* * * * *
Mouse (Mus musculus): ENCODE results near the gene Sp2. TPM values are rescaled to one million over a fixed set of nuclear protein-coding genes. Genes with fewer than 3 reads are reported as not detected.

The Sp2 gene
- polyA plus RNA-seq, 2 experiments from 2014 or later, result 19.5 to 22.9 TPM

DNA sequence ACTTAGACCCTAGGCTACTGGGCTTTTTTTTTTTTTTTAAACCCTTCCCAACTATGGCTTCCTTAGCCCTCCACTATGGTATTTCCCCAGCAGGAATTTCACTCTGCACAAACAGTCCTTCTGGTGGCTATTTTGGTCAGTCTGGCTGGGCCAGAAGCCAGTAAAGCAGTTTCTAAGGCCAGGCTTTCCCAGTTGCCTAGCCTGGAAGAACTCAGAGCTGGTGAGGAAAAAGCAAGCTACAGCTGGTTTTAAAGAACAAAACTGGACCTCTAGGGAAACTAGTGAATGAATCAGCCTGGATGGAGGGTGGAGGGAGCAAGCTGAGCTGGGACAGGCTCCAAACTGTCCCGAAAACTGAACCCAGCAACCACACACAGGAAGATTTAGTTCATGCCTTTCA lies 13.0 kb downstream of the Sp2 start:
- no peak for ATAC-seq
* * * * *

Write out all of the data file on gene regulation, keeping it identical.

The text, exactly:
Mouse (Mus musculus): ENCODE results near the gene Sp2. TPM values are rescaled to one million over a fixed set of nuclear protein-coding genes. Genes with fewer than 3 reads are reported as not detected.

The Sp2 gene
- polyA plus RNA-seq, 2 experiments from 2014 or later, result 19.5 to 22.9 TPM

DNA sequence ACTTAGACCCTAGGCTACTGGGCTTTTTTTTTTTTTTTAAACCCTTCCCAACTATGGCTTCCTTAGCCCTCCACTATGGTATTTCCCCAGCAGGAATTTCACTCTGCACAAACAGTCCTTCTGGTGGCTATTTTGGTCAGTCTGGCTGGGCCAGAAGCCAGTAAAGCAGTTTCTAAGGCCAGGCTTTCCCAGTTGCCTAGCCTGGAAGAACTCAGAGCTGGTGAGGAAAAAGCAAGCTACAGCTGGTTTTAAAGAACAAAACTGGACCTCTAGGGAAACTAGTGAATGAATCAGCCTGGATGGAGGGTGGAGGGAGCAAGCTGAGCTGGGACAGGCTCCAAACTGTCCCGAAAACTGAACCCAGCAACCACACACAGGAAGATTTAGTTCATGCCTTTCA lies 13.0 kb downstream of the Sp2 start:
- no peak for ATAC-seq